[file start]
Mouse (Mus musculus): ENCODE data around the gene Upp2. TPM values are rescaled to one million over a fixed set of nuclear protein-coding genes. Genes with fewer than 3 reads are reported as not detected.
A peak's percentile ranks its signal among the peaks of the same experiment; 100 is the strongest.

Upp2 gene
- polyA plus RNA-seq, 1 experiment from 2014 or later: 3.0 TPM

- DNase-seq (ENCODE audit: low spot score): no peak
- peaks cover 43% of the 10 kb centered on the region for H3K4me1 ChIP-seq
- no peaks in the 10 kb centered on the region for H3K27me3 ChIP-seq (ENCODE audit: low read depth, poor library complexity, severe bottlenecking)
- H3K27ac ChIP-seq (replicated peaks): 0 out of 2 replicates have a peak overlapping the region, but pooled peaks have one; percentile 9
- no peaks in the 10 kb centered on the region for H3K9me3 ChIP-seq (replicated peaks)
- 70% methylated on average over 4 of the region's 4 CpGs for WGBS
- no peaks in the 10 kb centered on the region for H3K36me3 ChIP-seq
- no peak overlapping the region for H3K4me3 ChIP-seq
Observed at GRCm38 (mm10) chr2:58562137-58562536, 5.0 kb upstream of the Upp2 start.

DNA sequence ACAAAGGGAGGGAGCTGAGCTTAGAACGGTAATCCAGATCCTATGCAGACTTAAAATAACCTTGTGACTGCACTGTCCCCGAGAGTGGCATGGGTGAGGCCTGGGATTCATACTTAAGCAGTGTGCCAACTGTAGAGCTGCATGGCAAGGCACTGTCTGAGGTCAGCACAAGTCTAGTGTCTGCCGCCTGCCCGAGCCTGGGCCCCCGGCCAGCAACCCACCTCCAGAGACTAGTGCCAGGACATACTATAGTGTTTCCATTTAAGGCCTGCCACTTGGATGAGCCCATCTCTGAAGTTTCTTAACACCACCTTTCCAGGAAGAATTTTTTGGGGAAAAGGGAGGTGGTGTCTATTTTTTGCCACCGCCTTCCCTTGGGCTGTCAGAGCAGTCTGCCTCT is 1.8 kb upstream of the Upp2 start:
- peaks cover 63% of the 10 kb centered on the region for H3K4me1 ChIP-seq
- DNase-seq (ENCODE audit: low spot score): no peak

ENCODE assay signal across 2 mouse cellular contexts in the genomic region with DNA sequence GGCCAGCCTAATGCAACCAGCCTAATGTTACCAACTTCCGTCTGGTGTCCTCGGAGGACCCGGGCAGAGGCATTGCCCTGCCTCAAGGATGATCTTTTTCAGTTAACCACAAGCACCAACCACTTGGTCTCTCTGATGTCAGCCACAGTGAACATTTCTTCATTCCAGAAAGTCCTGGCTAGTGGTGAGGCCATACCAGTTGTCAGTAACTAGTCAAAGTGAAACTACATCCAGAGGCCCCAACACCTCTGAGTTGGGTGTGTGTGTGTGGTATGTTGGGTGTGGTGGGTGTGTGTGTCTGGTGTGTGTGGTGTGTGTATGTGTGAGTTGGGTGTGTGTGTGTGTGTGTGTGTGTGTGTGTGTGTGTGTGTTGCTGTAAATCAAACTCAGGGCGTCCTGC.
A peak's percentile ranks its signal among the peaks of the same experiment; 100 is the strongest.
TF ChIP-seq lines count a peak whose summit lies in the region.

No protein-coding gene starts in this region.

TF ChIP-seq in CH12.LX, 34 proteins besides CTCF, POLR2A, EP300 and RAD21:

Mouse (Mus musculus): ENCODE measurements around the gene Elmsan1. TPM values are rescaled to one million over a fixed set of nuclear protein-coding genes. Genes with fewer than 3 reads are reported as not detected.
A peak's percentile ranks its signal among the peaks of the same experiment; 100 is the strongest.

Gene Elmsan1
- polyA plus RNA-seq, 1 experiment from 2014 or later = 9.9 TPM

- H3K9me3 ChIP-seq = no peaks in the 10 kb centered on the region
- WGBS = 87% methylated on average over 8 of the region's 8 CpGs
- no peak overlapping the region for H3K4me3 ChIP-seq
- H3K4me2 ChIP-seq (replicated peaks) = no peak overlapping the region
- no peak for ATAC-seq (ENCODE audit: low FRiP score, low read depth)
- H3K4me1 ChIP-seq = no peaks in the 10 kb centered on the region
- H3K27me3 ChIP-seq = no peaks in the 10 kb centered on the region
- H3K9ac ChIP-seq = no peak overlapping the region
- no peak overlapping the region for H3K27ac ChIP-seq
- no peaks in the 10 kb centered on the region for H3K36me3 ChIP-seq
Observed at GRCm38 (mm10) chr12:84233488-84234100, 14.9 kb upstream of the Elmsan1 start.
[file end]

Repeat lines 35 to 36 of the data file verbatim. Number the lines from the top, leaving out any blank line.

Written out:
- no peaks in the 10 kb centered on the region for H3K36me3 ChIP-seq
Observed at GRCm38 (mm10) chr12:84233488-84234100, 14.9 kb upstream of the Elmsan1 start.